3. Significant Deviations From U.S. GAAP

B. Intangible Assets

1. In General

2. Significant Deviations From U.S. GAAP

XX. IFRS - Expenses

A. Cost of Goods Sold and Inventory

1. In General

2. Significant Deviations From U.S. GAAP

B. Operating Expenses, Related Assets, and Liabilities

1. General Principles: Matching, Allocation, Period Incurred

2. Prepaid Assets and Accrued Liabilities

3. Specific Operating Expenses

a. Advertising

b. Research and Development Expenses

c. Uncollectible Accounts

d. Leases

e. Compensation Expense

f. Taxes Other Than Income Taxes

C. Interest Expense and Related Liabilities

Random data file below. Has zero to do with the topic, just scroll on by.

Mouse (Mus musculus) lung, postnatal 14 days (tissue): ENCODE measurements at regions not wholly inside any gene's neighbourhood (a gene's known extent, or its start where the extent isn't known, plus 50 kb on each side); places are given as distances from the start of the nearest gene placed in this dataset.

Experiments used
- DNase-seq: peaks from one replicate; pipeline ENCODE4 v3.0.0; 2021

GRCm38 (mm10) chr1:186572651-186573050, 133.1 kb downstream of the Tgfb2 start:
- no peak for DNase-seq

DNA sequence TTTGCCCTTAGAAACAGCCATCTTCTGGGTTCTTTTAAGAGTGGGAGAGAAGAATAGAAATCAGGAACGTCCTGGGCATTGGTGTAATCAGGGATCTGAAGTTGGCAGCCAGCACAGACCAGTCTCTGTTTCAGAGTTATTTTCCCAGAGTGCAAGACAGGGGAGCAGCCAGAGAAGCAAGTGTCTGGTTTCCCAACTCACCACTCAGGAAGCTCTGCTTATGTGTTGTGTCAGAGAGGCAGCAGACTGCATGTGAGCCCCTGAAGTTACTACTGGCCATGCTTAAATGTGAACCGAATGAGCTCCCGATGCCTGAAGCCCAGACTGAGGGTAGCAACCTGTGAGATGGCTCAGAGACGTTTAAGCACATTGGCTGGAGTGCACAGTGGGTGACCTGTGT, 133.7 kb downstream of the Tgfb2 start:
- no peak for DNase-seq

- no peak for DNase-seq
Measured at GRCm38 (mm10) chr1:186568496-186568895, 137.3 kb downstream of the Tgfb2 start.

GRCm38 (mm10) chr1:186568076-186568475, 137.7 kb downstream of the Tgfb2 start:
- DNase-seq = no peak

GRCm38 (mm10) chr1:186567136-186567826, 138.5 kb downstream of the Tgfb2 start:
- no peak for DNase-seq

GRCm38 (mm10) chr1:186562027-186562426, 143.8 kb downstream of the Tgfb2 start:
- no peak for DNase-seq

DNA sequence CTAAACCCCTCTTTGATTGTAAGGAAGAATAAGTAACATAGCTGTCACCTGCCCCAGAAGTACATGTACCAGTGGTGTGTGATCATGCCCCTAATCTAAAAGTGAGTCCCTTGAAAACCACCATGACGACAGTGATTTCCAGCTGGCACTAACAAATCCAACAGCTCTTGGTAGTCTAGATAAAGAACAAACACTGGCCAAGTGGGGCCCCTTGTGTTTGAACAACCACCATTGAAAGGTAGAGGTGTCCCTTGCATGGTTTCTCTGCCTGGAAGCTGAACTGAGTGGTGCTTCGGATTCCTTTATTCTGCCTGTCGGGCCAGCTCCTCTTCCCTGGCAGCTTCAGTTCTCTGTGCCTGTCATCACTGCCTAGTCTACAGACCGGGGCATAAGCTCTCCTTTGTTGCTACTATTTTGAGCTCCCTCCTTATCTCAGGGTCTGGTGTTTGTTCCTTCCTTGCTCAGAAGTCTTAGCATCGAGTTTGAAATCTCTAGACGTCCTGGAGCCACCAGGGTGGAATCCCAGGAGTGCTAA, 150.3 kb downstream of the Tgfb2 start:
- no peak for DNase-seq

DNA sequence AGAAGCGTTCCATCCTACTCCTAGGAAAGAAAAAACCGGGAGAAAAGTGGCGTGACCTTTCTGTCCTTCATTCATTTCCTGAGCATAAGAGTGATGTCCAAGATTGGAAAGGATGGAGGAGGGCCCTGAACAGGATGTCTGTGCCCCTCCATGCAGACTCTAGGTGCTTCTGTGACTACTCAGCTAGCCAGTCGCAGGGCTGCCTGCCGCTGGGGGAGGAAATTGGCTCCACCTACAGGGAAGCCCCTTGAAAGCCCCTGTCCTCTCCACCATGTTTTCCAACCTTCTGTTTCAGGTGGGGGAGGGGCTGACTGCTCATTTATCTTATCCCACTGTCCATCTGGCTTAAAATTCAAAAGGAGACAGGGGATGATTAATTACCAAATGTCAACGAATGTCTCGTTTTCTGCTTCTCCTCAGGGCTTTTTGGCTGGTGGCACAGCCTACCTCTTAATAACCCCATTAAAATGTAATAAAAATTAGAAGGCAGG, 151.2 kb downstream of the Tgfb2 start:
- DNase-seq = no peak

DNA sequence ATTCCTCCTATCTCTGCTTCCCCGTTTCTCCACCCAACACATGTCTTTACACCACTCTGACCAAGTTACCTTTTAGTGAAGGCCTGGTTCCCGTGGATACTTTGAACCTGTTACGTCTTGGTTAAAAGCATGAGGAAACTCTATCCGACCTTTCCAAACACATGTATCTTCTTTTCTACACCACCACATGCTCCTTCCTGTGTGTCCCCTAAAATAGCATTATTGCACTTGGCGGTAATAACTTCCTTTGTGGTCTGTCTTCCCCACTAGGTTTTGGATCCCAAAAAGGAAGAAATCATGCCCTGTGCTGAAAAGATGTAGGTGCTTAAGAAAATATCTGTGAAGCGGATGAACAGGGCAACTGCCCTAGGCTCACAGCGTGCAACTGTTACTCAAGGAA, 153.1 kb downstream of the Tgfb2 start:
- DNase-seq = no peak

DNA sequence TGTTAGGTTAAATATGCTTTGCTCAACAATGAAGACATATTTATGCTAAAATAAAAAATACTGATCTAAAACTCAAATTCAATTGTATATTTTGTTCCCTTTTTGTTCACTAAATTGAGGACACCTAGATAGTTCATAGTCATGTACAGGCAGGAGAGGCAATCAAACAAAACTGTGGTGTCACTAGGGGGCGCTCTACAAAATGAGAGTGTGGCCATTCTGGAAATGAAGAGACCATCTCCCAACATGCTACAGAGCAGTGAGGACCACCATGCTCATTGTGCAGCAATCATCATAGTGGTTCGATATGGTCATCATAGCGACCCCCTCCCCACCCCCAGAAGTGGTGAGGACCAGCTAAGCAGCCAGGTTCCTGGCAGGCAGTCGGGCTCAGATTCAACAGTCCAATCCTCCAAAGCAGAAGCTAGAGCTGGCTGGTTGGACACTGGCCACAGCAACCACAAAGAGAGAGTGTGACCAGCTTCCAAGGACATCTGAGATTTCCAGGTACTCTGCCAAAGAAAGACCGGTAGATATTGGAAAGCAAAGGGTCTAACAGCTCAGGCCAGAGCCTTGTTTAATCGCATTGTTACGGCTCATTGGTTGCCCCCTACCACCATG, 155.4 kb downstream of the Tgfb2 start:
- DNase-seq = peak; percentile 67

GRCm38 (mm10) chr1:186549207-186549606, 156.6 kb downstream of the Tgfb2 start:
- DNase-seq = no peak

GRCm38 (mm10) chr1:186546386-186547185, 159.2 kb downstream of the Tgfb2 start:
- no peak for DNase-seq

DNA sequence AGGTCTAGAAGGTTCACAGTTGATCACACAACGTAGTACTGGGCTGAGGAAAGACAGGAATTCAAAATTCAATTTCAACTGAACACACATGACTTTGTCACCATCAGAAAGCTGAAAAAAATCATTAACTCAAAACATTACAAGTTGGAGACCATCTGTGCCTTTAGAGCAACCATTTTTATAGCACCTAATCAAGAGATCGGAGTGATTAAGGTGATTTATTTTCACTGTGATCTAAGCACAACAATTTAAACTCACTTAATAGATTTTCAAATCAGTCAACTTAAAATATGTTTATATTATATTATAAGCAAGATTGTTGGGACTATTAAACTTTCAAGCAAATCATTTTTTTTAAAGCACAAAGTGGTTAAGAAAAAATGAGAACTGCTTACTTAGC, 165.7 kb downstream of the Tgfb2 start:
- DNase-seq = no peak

XXI. IFRS - Income Taxes

Introductory Material

A. Current Tax Expense

B. Deferred Tax Assets and Liabilities

C. Significant Deviations From U.S. GAAP

XXII. IFRS - Investment Property

A. In General

B. Investment Property Issues

1. Dual Use/Multipurpose Property

2. Services Provided to Occupants of Property

C. Recognition and Measurement of Investment Property

Working Papers

Working Papers


Worksheet 1 Glossary

Worksheet 2 Violation of Accounting Principles in the Real World-WorldCom Inc.

Worksheet 3 Hierarchy of U.S. Generally Accepted Accounting Principles

Worksheet 4 Qualitative Characteristics of Accounting Information

Worksheet 5 Independent Auditor's Report: Unqualified Opinion

Worksheet 6 Independent Auditor's Report: Qualified Opinion

Worksheet 7 Independent Auditor's Report: Adverse Opinion

Worksheet 8 Independent Auditor's Report: Disclaimer of Opinion

Worksheet 9 Grant's PCs Example

Worksheet 10 Example Cash-Based Versus Accrual-Based Measures of Performance-Grant's PCs